In defence of the EU-Mercosur trade agreement

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Camila Villard Duran, you are a law professor at ESSCA School of Management, and as a lawyer, you would like to take the defence of a not very popular “suspect”.

Yes, I would like to speak in defence of the trade agreement between the European Union and Mercosur.

You realise that many European farmers are protesting against such an agreement right now!

I am aware of this resistance and can understand it. The simple fact that the trade negotiations with Mercosur have been going on since 1999 exemplifies the complexities and challenges inherent in forging international trade pacts among blocs with diverging interests.

 

What are the main difficulties?

From the Mercosur side, access for Europeans to public procurement has emerged as a serious issue, exacerbated by Brazil’s policy focus on local business growth.

From the EU side, the insistence on stringent environmental and social standards has not resonated well with Mercosur member countries. In their perception, the demands imposed by the EU seem redundant with existing global commitments such as the Paris Agreement. Mercosur nations are also represented in other multilateral forums in environmental matters, and if there are sometimes shortcomings in the implementation of their commitments, the same could be said of quite a few European member-states. As a result, the demands of the EU are perceived as primarily driven by national protectionisms.

 

But does the EU not have the right to protect its own interests, including its farmers?

Of course it does. But what Europeans should understand is that there’s more to such an agreement than economic gains and trade interests. The agreement holds strategic and geopolitical significance, especially for the EU! It’s a chance to diversify its economic ties away from China and secure critical resources for its green energy transition and food security in a world marked by climate change.

In the transition towards clean energy, Latin American countries emerge as key players in the clean energy transition, because they possess significant resources in indispensable minerals. The region dominates lithium production, led by Chile and Argentina, and holds vast reserves of other vital minerals like graphite, nickel, manganese, and rare earth elements. Brazil alone holds around one-fifth of global reserves in each of these resources.

Concerning the reliable supply of food, Mercosur nations emerge again as crucial players. The region contributes approximately one-fourth of the world’s exports in agricultural and fisheries products, emphasizing the significance of trade openness.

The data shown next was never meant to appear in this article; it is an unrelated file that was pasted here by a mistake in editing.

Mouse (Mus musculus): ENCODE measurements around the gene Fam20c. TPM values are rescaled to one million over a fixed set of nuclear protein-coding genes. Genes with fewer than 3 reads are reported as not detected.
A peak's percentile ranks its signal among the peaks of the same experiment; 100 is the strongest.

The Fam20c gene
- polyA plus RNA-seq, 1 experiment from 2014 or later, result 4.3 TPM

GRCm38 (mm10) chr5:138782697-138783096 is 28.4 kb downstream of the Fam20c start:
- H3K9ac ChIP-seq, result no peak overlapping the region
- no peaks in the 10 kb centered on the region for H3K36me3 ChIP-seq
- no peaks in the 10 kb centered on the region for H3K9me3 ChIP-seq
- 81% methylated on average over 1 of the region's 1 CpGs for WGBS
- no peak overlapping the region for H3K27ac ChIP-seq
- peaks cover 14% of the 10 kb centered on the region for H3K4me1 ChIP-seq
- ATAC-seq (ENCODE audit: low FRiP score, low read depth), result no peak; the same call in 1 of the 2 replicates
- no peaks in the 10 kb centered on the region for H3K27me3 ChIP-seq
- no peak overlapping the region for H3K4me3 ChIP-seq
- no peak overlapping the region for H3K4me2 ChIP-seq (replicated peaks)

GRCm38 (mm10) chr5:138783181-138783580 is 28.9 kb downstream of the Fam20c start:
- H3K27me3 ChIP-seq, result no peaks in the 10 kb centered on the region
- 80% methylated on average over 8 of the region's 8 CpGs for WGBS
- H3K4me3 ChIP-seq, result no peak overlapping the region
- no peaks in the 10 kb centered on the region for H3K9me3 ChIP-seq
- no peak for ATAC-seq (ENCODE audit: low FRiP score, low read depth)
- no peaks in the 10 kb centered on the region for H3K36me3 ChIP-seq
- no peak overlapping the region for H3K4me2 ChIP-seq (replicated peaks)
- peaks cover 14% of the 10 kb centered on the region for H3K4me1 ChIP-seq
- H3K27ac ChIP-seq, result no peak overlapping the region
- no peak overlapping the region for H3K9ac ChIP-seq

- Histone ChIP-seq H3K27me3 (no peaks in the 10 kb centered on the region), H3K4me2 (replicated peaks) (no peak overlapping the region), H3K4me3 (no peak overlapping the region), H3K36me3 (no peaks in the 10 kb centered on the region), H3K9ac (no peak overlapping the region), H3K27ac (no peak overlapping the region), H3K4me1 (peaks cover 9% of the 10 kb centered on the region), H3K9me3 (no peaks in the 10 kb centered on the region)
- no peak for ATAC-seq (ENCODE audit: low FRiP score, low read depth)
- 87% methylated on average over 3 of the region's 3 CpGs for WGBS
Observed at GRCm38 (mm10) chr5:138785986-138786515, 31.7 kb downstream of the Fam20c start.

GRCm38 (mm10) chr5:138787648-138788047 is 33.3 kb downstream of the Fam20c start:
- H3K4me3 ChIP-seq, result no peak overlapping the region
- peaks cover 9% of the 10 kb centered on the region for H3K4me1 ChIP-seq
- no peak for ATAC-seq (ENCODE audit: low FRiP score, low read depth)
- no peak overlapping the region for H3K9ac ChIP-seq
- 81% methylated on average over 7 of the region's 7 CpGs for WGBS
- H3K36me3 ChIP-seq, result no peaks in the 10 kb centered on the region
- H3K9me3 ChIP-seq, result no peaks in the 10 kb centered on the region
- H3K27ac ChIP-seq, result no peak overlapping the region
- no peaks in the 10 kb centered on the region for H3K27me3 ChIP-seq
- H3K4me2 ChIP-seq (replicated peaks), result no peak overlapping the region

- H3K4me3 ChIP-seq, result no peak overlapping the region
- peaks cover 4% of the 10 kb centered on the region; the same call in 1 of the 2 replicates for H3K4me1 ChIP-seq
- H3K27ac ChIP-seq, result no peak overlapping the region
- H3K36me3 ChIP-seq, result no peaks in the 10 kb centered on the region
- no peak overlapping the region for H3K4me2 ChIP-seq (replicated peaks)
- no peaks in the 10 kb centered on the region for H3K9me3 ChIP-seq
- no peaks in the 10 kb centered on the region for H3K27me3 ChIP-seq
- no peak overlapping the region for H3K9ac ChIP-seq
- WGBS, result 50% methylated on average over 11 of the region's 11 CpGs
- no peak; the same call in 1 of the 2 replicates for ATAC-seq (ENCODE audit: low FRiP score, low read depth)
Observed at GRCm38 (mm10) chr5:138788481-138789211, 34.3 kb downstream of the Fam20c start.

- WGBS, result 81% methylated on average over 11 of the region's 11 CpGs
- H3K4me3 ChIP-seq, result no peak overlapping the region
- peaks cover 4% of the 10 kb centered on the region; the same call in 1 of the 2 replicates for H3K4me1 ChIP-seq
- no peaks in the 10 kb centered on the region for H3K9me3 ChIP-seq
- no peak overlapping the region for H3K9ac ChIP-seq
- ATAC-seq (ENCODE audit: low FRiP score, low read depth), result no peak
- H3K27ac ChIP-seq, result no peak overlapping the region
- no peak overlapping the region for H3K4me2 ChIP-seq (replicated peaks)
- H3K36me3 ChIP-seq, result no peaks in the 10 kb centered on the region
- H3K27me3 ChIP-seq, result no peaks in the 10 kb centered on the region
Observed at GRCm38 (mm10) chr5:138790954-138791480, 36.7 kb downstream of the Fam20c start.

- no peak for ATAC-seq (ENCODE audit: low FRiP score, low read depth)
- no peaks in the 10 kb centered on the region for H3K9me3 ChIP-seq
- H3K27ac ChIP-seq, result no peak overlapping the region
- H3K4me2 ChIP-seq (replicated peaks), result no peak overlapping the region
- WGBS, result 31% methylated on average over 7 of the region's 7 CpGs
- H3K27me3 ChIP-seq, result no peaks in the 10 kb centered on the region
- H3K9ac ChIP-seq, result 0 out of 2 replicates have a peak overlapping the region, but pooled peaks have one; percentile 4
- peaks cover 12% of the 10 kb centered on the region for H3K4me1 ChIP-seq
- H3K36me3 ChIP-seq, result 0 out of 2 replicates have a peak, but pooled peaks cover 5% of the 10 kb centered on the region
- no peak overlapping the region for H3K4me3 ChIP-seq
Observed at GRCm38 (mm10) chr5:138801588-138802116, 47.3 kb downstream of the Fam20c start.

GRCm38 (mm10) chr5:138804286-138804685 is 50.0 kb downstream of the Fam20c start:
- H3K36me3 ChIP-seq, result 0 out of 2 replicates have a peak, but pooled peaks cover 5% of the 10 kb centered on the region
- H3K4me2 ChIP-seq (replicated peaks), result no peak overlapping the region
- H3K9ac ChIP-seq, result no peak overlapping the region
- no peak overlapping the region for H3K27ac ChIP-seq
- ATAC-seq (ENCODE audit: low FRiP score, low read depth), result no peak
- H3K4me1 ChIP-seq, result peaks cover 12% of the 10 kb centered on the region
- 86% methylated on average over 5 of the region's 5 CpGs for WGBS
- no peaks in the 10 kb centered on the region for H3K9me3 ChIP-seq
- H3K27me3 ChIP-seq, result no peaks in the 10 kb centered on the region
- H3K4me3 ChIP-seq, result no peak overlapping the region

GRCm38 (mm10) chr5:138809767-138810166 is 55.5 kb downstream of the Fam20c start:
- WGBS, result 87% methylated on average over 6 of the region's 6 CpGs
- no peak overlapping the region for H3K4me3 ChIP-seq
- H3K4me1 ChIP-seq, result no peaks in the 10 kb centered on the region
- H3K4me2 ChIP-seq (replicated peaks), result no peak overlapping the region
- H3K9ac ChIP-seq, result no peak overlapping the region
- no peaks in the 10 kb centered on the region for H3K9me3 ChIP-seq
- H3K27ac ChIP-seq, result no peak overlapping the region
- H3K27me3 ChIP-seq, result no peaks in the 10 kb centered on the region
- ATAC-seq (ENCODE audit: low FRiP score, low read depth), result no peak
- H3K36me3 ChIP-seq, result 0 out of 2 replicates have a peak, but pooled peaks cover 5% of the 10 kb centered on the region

And despite its potential, Latin America remains underinvested, offering a great opportunity for enhanced collaboration. Of course, all efforts should be in line with EU social and environmental standards. And there are institutional venues to ensure this aim. For instance, the Paris Agreement and the EU future regulation on corporate due diligence already serve as crucial elements within a broader legal framework.

 

In 2024, Brazil holds the G20 Presidency. Do you think this is an opportunity?

Yes, I think it’s a watershed moment. It will be essential for both the EU and Mercosur to seize this opportunity and navigate a path toward a diplomatic accord. What it takes is transparent communication and mutual respect. In my opinion, the most effective strategy for the EU to enhance environmental and social standards in Mercosur nations is, above all, to increase its own economic footprint in the region.

 

And if Europe says finally no to the agreement?

They run the risk of Mercosur partners abandoning the EU deal in favor of trade agreements with Asian nations, particularly China. Lula’s Mercosur presidency in 2023 already marked a significant milestone with the signing of a crucial trade agreement with Singapore, which can serve as a gateway to Southeast Asia for Latin American businesses. Mercosur is actively pursuing agreements with South Korea and Japan, propelled by Brazil’s agricultural sector’s ambition to enhance food sales in Asia.

What Europeans need to understand is that beyond economic arguments it is in their interest to diversify their partnerships, reduce dependance on both China and the US, and build strong relationships with a continent that has great potential and can play an important role in the global dynamics of tomorrow.

 

Many thanks, Camila Villard Duran, for your rational arguments and passionate defence. We will no doubt ring you up again if and when things become more concrete. In the meantime, I recall you are law professor at ESSCA School of Management, based in Angers.